“Learners Don’t Know What They Don’t Know”

Share this article


Leaders/trainers tend to assume that learners lack knowledge and therefore it is imperative that they must be taught everything.  To the surprise of non-believers, learners are able to discover learning on their own if they are allowed to.


In a lot of instances, we hear leaders/trainers say, “Learners don’t know what they don’t  know”.  The tendency is to assume that learners lack knowledge or do not know a lot. As a result, learners are inundated with knowledge from leaders/trainers rather than being allowed to go through the process of discovery. 

The challenge I pose to us today, is to acknowledge that we don’t have a monopoly of knowledge. We don’t know everything. There will be opportunities to learn from our learners, too. We must let go of our mistrust of our learners.  Begin to guide them through a process of discovering learning content. 

Using micro-scenarios and story interactions allow your learners to journey through simulated real-life events that help them to relate to it and uncover the embedded learning content.

Preview the vignette featured here and reflect on how micro-scenarios  and story interactions effectively enable you to enhance the learning process.

This vignette helps provoke a discussion on trusting and allowing learners and team members to discover solutions to problems. In many situations, trainers and leaders fail to recognize that team members and learners know better since they do their jobs. In training, we tend to dampen and discourage the learner when we kill their enthusiasm and their desire to discover solutions. 

Click here to preview the vignette.  Also read the explanation below.

In the vignette for the week – “Learners Don’t Know What They Don’t Know”, George, a team manager, is furious because Linda, a team member, did not strictly follow his instructions. George predicts the team will lose a client and blames her for it. The next day, the client calls and congratulates George for having Linda in his team. Too bad for George, she now wants to quit. What do you think went wrong in this situation? What should George do to straighten out matters? Click here to view “Learners Don’t Know What They Don’t Know”.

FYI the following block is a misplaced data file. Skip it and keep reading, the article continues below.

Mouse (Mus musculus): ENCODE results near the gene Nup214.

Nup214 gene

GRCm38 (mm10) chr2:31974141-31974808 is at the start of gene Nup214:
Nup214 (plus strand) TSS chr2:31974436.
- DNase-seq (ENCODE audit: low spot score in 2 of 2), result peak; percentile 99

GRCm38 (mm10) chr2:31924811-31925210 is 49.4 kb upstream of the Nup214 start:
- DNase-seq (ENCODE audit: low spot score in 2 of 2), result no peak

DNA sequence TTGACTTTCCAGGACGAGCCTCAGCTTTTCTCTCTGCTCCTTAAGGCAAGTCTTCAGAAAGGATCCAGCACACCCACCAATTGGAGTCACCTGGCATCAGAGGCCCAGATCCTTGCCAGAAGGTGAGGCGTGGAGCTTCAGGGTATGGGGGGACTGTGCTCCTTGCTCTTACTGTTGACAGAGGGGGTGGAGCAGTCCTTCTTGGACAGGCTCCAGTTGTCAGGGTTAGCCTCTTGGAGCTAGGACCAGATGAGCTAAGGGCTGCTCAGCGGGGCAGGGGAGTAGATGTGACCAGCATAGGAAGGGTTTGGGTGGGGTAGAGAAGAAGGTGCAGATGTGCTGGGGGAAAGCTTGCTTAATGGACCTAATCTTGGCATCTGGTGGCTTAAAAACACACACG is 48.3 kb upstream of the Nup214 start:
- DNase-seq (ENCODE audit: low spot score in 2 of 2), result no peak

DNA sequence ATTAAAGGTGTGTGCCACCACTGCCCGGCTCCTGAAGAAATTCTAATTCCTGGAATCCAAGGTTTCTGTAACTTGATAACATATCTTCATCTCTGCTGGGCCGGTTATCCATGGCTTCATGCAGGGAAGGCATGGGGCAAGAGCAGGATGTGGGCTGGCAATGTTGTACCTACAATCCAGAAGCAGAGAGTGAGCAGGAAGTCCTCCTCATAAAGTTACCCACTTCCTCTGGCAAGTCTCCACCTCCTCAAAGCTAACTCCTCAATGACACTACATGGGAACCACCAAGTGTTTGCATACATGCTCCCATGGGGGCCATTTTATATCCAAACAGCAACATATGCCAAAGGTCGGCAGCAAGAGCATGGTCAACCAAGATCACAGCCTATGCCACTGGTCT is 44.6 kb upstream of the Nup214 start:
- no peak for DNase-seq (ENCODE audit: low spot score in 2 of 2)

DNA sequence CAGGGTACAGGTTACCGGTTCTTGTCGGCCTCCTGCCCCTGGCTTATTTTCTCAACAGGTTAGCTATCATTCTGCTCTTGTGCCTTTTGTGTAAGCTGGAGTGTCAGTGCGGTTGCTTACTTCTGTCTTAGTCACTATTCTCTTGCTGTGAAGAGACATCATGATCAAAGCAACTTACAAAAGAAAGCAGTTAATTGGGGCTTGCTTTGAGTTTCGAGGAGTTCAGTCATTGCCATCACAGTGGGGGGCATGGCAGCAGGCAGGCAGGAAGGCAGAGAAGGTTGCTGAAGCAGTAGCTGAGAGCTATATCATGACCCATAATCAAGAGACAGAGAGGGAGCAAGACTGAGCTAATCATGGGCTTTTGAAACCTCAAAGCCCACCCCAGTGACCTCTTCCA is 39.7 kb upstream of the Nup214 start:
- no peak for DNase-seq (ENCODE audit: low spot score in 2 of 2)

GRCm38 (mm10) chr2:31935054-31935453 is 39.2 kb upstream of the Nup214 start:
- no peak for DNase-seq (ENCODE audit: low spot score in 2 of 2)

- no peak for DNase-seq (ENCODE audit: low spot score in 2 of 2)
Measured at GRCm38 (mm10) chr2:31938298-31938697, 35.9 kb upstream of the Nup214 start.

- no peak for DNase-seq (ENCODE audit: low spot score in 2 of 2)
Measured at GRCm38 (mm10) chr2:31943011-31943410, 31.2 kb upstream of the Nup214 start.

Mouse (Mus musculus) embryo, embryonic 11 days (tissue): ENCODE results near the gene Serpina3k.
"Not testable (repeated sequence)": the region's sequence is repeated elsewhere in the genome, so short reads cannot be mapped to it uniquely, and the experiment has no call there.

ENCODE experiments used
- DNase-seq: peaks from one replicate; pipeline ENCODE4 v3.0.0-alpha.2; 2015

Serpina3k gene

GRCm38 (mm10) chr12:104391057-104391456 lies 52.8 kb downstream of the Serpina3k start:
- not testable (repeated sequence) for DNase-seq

How to Use the Vignette

Although the situation presented is specific, this vignette covers a wide range of topics, including conflict-resolution, work ethics and other management-related issues. This vignette is very useful for eLearning sessions that require your learners’ undivided attention, especially those that deal with specific situations that need to be resolved in a timely manner. Use it as part of your lessons or as a post-training test. Face-to-face, eLearning or webinar, this vignette is a sure way to push your learners to the EDGE.

Vignettes are captivating and highly effective learning tools that can power up your classroom training, eLearning activities and social learning communities. Click here to view “Learners Don’t Know What They Don’t Know”.

Join us and tell us what you think about the vignettes and share with us if you have had similar experiences. Your feedback and insights are highly valued. Also feel free to send in your suggestions, comments, improvements or topics that are of interest to you. This can help us greatly in coming up with better vignettes, especially on topics that are of great relevance to you.

Ray Jimenez, PhD

Vignettes Learning
“Helping Learners Learn Their Way”

Leave a Reply

Your email address will not be published. Required fields are marked *